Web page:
Veterati is a digital platform for veterans to find and connect with mentors. Their pool of mentors is a curated group of successful professionals who are willing and able to connect. Mentors provide open dates/times for veterans to schedule a phone call. This process takes all the hard work out of networking and is the perfect launchpad for veterans looking for informational interviews. I used this platform to learn about every industry I was even remotely interested in, and it was incredibly helpful. Veterati also helped me hone my interview skills, and it helped me practice my “elevator pitch.”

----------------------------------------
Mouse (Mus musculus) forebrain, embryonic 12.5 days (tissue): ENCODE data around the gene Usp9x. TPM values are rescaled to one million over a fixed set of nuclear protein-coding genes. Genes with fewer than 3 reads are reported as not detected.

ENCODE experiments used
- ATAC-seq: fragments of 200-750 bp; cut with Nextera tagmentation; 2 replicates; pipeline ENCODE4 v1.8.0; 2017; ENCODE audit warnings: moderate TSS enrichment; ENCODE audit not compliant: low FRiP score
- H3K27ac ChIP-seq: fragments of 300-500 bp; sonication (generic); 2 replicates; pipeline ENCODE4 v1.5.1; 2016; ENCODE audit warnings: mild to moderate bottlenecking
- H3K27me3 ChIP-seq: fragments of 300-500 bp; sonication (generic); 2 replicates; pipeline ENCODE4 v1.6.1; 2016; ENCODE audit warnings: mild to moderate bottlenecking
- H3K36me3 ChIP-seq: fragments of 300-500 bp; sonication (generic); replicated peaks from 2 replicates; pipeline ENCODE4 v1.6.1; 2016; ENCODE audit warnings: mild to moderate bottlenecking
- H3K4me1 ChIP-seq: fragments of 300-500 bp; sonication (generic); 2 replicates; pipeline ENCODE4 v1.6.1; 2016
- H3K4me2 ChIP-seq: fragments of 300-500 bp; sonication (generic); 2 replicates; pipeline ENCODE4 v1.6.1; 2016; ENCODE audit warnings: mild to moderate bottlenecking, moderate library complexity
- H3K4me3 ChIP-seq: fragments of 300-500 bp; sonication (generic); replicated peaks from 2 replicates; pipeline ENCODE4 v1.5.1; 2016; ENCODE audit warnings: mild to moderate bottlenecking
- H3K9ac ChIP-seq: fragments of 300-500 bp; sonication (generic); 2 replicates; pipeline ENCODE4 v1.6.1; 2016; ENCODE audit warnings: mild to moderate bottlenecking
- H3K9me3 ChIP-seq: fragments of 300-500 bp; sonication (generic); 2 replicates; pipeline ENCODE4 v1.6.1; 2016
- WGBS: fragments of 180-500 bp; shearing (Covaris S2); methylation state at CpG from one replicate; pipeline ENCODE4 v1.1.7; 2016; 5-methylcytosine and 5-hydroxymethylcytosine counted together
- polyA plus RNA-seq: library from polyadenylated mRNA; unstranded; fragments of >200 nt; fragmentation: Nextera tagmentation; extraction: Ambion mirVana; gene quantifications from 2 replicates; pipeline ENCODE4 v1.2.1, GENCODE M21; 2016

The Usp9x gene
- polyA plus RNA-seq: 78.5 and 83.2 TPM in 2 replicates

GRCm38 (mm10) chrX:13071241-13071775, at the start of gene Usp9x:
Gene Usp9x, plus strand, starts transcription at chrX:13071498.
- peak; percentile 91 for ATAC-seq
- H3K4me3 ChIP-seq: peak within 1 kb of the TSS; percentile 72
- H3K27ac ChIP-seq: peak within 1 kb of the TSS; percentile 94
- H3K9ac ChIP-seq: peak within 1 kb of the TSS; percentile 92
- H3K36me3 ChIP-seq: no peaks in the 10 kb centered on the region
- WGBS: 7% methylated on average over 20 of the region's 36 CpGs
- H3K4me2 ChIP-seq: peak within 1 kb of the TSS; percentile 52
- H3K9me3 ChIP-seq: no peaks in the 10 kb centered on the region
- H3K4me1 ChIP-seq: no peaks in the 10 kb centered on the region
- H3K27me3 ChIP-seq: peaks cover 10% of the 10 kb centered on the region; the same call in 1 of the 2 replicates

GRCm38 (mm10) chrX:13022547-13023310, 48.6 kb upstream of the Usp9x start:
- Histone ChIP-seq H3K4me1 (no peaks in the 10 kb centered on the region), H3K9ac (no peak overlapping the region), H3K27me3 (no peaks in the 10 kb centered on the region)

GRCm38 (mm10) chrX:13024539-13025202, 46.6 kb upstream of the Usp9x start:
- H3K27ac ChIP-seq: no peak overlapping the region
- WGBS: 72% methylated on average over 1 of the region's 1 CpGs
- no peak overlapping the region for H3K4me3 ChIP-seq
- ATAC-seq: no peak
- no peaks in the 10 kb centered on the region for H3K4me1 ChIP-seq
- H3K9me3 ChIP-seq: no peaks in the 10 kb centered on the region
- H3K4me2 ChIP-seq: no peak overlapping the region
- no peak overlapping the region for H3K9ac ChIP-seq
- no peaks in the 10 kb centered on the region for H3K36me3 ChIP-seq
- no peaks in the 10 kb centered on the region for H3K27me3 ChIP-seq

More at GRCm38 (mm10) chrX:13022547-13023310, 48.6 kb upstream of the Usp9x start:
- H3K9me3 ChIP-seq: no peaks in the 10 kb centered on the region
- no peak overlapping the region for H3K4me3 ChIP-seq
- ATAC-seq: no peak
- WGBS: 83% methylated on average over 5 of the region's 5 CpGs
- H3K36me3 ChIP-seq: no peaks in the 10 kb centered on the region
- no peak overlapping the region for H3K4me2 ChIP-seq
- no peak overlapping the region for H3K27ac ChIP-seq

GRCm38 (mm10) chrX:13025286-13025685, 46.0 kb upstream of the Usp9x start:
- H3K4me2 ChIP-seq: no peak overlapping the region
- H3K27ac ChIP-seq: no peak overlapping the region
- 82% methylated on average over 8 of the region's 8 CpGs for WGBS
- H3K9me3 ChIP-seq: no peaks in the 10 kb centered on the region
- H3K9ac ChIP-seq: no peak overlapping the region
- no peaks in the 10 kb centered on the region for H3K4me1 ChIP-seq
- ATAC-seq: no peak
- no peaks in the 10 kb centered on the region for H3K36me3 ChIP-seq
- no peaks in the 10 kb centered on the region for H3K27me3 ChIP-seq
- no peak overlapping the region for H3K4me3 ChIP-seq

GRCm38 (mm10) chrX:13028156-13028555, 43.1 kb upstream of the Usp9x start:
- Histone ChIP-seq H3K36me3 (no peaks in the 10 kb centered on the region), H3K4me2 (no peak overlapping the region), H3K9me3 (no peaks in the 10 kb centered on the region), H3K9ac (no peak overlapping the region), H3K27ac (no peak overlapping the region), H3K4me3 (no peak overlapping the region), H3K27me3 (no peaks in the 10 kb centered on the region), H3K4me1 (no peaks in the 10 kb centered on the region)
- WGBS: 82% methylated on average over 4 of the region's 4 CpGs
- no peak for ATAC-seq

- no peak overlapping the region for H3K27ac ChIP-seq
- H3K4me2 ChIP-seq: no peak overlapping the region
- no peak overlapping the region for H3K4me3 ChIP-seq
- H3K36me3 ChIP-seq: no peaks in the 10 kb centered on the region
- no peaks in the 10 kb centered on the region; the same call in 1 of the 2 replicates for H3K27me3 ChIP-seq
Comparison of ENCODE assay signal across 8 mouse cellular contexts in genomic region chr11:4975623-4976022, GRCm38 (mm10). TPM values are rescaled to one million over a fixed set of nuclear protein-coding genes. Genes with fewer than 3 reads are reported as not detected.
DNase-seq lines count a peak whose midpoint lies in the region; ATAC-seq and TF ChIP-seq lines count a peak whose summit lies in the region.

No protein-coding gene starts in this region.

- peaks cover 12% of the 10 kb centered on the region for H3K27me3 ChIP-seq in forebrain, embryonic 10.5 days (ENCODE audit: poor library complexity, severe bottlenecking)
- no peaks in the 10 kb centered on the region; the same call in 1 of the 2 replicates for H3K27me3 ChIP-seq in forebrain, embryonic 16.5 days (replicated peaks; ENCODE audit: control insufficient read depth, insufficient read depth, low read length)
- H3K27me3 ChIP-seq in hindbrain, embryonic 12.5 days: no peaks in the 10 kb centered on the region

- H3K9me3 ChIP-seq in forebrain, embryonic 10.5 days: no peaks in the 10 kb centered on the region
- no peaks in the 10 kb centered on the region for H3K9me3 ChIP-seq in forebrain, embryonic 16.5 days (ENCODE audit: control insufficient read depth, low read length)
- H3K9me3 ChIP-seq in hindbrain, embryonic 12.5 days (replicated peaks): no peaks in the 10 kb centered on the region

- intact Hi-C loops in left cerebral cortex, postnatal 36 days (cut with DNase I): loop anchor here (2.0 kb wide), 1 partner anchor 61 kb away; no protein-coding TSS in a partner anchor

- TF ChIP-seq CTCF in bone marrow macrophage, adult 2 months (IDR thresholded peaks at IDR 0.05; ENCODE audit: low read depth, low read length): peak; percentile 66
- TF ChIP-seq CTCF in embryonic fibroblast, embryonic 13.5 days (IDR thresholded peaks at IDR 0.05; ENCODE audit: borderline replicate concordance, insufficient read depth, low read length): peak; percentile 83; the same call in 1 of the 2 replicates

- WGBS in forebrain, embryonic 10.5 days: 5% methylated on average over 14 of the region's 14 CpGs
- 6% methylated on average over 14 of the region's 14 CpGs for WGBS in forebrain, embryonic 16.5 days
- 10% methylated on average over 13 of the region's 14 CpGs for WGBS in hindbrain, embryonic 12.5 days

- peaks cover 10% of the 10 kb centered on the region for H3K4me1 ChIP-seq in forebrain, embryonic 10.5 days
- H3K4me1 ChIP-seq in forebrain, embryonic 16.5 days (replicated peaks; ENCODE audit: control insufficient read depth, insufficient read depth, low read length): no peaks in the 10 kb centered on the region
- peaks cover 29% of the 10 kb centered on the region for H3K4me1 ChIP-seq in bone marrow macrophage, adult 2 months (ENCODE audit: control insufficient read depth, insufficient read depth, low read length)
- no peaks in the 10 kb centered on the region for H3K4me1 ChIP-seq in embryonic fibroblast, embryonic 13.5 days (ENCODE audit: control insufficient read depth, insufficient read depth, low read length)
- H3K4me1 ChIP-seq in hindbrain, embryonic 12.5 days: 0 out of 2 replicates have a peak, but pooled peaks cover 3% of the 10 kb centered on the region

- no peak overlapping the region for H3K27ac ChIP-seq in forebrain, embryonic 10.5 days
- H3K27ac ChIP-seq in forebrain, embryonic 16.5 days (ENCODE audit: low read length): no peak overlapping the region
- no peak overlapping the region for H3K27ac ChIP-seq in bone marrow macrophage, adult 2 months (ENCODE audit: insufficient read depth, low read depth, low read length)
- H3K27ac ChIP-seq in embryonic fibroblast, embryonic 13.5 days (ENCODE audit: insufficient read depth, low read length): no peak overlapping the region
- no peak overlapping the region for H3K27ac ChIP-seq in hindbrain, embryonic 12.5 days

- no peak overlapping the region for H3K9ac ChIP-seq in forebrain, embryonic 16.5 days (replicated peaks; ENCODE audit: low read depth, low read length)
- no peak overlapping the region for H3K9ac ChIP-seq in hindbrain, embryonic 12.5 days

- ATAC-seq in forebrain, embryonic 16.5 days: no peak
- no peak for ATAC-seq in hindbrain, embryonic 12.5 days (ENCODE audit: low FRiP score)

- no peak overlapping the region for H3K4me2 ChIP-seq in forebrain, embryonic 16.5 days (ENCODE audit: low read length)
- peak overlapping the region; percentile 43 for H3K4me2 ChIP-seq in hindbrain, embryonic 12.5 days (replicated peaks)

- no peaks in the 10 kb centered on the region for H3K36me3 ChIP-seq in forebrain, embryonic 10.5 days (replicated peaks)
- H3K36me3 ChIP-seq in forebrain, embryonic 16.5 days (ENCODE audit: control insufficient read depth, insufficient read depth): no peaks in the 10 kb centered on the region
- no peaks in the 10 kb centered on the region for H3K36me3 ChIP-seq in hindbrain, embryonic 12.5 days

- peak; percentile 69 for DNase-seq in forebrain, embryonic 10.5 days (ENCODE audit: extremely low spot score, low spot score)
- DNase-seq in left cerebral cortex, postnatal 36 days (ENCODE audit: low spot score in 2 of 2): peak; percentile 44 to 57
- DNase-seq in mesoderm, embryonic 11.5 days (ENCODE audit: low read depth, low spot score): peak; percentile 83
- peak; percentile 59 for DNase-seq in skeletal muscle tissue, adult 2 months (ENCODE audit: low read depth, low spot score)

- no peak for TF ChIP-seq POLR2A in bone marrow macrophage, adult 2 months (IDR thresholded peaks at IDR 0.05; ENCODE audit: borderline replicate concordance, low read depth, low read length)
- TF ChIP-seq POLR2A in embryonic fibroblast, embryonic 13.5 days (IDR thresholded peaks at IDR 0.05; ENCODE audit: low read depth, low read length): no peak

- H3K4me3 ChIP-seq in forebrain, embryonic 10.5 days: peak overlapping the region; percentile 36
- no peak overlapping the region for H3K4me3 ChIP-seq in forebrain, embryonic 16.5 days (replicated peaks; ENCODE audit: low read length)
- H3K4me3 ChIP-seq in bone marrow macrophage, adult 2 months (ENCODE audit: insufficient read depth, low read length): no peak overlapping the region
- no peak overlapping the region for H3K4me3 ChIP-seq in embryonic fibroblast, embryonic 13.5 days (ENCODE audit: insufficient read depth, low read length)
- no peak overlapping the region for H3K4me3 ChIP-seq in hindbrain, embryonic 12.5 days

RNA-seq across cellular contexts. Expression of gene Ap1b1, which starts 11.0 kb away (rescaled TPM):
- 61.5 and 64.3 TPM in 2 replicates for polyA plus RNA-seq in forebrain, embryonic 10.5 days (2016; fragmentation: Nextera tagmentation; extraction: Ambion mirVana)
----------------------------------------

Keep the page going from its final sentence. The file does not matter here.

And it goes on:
Deloitte is another company dedicated to assisting veterans in their transition out of the military. Their flagship initiative is the Career Opportunity Redefinition & Exploration (CORE) Leadership program led by Deloitte’s Chief Learning Officer. Over a transformative three-day workshop veterans define their brand, learn how to network, practice networking, and connect with former CORE alumni. This workshop is small, which allows for one-on-one mentorship with world-class consultants. The program gave me an enriched sense of confidence and is the motivation for this article. I wish Deloitte could bring every veteran in for this program, but for the time being, they have about 50 participants per quarter.